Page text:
Another hat he put on still very much in love with the game and giving back to his community, was joining an initiative called MLB Black Professionals. The motive behind this organization is to leverage young adults who loves music and expose them to the pros of playing Baseball. “There isn’t that many of us.” Referring to Black males figures in the professional sports world of baseball. The former player uses his platform to inform individuals on ways to get started, and inspire young men that they do not have to be the product of their environment.
In between making home runs, and influencing young men around the world. No one knew that he’d been eyeballing the music industry far before his retirement. “Literally, the next day I called T Farris and started making moves.”Travis Farris, also known as T Farris is a long time childhood friend of Crawford’s who he grew up with in Houston. Blood couldn’t make these two any closer. With the rap sheet of managing top Houston artist like Lil KeKe, Paul Wall, and Mike Jones, the birth of 1501 record label was inevitable.
Carl took note to Houston’s music industry “struggling” to push artists and give them the notariety they needed. It wasn’t long before the duo signed a few artists and began building a name for themselves. Scrolling through Instagram, it seems as if they struck gold when they came across the new emerging artist Megan the Stallion, whose first single “Big Ol Freak” did just that. Just last month the female anthem went certified gold and is guaranteed to be the song of the summer. Dallas native Lil Ju, or “liljumadedabeat” was the mastermind behind the single and is also signed to 1501. Lil Ju even produced several tracks from her recent project, “Fever” that's making airwaves. The future definitely looks bright for the young producer.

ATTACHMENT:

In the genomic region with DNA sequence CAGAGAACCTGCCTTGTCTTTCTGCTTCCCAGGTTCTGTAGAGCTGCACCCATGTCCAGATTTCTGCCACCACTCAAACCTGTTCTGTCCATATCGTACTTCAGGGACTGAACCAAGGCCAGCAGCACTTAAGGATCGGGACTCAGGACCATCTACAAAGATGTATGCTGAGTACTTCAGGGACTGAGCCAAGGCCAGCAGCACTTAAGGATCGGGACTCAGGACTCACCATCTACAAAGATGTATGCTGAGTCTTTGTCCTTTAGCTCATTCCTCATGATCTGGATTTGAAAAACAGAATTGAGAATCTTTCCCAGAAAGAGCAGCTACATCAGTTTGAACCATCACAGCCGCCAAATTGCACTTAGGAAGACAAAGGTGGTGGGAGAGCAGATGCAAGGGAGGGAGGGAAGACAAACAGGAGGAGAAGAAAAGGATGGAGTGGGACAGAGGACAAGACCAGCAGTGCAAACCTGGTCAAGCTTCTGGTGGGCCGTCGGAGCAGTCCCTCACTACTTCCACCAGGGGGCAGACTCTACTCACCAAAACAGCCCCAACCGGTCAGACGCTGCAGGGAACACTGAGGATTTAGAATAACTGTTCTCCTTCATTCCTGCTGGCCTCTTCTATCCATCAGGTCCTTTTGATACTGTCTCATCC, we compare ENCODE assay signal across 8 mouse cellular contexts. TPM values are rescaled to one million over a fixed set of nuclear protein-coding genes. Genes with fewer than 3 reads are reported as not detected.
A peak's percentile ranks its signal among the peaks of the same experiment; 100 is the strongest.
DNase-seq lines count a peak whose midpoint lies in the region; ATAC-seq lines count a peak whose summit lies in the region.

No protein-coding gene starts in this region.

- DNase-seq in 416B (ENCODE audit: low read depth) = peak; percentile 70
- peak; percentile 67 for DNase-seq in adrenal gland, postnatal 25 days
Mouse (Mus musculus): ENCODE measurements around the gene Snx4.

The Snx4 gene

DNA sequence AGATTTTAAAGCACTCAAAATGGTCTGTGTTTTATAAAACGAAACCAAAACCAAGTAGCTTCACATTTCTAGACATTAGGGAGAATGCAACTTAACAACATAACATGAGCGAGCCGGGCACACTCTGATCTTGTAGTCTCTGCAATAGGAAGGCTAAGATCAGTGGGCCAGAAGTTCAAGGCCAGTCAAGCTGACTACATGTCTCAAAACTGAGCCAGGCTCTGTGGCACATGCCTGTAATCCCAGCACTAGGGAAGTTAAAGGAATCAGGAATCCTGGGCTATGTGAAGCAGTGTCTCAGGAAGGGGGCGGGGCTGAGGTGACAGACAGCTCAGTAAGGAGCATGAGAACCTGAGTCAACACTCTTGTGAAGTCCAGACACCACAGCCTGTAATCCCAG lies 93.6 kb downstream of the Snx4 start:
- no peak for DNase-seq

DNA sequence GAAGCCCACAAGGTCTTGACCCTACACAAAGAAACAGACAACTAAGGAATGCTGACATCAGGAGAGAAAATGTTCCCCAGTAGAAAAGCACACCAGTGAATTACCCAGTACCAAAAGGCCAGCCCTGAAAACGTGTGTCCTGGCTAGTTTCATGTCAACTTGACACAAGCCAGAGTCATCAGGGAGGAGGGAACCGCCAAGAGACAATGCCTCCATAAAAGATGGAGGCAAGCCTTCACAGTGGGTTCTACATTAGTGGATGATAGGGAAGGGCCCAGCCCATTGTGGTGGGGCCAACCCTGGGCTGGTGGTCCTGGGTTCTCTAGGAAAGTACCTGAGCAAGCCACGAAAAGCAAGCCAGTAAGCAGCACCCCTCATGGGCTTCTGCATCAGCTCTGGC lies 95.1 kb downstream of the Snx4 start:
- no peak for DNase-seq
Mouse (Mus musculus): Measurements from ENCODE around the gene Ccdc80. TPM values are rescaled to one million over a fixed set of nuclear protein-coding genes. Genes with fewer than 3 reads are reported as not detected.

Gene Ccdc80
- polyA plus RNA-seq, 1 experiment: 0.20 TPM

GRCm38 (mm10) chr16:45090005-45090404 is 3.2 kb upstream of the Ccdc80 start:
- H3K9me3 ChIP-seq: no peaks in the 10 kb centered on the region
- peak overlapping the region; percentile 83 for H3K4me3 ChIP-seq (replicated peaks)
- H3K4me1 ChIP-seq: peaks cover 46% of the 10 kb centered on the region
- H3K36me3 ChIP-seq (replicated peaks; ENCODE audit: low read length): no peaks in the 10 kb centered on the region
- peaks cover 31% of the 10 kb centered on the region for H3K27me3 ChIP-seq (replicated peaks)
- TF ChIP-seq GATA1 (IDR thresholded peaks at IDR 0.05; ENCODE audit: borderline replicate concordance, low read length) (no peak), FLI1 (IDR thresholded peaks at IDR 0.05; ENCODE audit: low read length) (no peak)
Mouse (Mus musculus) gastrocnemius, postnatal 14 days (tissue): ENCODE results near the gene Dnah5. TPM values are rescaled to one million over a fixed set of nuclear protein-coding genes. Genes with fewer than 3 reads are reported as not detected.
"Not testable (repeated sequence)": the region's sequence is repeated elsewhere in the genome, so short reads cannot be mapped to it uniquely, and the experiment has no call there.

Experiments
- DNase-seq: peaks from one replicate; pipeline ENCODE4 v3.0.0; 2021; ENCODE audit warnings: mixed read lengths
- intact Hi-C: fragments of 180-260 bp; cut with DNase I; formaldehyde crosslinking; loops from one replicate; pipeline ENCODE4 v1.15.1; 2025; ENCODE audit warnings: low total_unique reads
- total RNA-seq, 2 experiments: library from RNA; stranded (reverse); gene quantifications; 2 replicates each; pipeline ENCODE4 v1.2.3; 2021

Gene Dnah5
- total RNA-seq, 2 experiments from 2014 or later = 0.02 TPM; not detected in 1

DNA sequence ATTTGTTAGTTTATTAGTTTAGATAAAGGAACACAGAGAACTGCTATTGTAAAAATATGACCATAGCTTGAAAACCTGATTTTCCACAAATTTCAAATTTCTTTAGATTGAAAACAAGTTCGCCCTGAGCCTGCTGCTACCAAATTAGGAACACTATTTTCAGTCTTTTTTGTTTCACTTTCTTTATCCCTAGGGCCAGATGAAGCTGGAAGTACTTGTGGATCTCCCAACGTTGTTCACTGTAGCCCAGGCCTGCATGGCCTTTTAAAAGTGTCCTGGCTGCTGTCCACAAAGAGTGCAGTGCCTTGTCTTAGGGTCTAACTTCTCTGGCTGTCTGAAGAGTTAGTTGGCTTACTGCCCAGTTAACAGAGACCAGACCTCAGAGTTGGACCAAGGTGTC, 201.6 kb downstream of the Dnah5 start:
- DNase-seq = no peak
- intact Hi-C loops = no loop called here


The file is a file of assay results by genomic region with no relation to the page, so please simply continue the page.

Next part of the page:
Crawford has invested a lot of time, energy and money into building 1501 studios for it to be a “pipeline to success” for other inspiring artist. Welcoming his studios to artist, free of charge he understands the difficulties of paying for studio sessions and equipment. Of course, he says he’s always looking for new artists and talent.
At the end of the day,Carl Crawford is a humble, approachable and easy going guy. However, as a manager, it's important that he still plays an authoritative role and keeps his artist on the p&q’s.
So what do you have to do to get his attention? Simplest way to put it:
“You have to have the look, be real, authentic, and just have that star quality.”